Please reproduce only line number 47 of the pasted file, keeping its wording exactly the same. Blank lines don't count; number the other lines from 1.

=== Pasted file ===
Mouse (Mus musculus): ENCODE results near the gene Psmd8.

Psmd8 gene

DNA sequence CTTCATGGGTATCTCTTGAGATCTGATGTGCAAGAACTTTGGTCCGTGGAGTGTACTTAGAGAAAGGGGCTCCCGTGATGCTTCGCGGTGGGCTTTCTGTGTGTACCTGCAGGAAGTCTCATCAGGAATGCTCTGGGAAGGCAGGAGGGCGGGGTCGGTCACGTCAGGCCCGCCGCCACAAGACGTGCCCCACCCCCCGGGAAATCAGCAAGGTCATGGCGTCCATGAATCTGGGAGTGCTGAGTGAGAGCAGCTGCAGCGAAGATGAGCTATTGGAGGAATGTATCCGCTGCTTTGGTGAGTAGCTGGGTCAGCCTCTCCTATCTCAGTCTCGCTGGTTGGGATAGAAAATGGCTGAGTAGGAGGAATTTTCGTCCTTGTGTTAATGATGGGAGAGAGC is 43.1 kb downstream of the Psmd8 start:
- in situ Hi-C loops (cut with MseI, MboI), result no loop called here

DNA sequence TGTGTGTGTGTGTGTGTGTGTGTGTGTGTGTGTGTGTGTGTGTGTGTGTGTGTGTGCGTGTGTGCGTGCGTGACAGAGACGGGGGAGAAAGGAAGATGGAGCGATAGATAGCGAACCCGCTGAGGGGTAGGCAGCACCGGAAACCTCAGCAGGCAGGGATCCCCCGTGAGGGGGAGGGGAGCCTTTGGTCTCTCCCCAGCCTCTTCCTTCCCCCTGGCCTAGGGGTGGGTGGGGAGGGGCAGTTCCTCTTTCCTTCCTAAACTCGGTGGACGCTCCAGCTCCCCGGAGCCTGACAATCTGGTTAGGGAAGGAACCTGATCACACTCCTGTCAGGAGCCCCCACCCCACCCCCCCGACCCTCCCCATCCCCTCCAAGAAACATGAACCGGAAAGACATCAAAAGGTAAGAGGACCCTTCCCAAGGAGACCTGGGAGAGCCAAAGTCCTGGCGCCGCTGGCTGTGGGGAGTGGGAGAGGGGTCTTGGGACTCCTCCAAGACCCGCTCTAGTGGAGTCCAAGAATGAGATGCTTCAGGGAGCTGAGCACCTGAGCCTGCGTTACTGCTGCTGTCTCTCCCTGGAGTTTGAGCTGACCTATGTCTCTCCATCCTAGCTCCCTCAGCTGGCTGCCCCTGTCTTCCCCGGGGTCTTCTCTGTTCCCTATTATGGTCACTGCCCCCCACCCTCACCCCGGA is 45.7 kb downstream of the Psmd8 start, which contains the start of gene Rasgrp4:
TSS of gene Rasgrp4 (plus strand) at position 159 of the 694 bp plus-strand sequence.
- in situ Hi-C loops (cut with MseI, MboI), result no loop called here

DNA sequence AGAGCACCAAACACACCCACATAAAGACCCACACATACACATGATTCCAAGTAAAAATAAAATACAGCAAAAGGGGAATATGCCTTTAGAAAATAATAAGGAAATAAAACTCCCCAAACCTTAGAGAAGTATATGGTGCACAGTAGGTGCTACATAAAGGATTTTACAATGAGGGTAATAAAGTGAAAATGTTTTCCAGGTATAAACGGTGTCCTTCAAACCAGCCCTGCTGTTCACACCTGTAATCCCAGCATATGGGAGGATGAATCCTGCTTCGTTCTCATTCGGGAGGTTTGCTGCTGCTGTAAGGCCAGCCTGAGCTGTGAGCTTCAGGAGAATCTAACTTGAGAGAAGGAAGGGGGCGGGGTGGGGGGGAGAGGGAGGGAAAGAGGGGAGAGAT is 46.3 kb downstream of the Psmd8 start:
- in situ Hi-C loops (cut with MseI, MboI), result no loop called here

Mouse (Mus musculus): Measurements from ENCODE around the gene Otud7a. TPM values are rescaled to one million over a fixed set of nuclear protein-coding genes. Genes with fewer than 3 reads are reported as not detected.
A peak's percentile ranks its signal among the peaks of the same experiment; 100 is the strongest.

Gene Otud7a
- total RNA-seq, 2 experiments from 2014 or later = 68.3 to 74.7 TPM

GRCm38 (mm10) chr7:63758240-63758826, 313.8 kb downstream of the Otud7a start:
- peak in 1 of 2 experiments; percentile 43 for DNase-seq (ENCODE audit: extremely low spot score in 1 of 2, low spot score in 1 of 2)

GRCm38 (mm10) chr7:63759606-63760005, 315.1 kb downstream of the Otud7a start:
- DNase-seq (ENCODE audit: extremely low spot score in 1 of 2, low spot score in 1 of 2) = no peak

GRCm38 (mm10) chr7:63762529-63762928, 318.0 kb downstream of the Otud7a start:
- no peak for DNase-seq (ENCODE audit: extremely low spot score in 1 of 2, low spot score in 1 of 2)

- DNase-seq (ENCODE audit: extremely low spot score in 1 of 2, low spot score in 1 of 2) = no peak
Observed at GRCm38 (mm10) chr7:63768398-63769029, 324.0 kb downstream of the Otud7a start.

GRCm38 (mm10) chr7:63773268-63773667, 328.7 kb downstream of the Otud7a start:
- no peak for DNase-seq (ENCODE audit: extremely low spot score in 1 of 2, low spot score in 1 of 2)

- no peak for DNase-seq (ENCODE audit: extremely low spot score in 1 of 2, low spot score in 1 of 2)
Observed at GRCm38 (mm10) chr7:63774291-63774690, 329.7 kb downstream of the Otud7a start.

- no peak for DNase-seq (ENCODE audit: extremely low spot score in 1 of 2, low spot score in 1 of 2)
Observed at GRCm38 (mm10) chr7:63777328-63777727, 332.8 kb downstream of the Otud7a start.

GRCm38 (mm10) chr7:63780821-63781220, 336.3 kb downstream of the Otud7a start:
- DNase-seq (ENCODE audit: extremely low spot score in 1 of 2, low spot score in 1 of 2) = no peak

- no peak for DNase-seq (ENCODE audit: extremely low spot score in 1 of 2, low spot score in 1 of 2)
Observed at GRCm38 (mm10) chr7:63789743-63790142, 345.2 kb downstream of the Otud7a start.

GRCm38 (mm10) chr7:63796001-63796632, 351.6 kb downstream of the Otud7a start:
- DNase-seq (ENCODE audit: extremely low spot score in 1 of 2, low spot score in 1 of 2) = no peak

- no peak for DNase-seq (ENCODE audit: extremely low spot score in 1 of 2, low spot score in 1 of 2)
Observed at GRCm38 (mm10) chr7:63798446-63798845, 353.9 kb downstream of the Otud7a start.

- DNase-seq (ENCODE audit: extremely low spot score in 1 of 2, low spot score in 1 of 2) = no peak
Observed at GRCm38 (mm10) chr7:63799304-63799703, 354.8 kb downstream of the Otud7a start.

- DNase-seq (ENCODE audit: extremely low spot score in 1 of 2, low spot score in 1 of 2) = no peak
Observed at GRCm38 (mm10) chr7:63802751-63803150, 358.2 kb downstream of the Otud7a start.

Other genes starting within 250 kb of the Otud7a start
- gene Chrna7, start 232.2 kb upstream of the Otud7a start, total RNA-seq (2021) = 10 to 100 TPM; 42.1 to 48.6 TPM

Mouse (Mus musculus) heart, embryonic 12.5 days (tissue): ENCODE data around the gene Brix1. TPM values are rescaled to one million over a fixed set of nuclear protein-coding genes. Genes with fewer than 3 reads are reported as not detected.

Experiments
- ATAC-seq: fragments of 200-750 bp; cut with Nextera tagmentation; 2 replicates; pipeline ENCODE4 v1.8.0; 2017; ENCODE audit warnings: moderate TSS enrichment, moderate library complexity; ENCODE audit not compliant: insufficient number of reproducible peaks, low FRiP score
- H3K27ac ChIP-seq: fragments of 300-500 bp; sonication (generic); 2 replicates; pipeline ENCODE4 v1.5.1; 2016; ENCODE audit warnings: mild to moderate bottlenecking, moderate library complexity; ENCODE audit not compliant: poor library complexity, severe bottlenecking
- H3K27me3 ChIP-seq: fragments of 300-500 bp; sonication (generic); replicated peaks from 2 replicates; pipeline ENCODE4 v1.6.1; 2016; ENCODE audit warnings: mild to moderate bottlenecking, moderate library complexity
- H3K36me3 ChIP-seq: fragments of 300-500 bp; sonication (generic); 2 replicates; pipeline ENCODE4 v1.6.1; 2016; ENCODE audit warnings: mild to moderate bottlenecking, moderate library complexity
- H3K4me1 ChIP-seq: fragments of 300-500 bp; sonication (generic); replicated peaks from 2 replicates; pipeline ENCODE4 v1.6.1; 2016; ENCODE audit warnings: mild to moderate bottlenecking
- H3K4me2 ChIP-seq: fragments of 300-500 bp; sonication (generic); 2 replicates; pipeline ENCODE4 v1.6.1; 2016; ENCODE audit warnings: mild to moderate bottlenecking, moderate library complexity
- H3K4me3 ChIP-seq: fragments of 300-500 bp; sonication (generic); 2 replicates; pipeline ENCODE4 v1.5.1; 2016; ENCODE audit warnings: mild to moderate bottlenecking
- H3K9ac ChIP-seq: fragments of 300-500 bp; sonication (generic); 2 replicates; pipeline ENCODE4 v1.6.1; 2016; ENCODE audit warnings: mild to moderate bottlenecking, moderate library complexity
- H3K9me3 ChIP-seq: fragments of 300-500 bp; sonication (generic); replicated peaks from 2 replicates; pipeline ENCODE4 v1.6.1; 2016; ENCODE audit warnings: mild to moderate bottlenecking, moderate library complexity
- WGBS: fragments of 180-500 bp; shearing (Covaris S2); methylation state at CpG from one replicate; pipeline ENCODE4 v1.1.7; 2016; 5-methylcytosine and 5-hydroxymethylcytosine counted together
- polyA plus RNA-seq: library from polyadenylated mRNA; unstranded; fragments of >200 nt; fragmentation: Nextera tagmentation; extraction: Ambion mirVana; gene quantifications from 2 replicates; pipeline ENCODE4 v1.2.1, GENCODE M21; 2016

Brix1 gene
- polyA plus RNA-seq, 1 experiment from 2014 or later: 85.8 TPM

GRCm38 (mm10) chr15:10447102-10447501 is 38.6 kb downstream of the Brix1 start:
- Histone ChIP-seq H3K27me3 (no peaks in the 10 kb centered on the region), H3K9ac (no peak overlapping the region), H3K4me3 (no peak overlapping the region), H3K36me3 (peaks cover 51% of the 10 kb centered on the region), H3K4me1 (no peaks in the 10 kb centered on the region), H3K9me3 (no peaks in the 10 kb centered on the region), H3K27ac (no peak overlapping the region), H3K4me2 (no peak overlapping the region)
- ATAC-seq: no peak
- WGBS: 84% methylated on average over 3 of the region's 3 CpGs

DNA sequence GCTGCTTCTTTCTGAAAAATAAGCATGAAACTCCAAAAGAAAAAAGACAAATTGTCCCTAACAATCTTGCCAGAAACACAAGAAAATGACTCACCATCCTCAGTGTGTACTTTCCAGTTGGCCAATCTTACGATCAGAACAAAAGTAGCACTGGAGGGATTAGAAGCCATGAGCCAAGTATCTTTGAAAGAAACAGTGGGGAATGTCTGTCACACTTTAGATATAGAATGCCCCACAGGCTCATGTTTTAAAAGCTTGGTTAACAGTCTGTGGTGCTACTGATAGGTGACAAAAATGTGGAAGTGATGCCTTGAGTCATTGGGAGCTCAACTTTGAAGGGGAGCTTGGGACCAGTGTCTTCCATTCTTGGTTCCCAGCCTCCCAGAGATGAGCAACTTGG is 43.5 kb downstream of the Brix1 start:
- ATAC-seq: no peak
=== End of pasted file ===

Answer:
- H3K36me3 ChIP-seq: fragments of 300-500 bp; sonication (generic); 2 replicates; pipeline ENCODE4 v1.6.1; 2016; ENCODE audit warnings: mild to moderate bottlenecking, moderate library complexity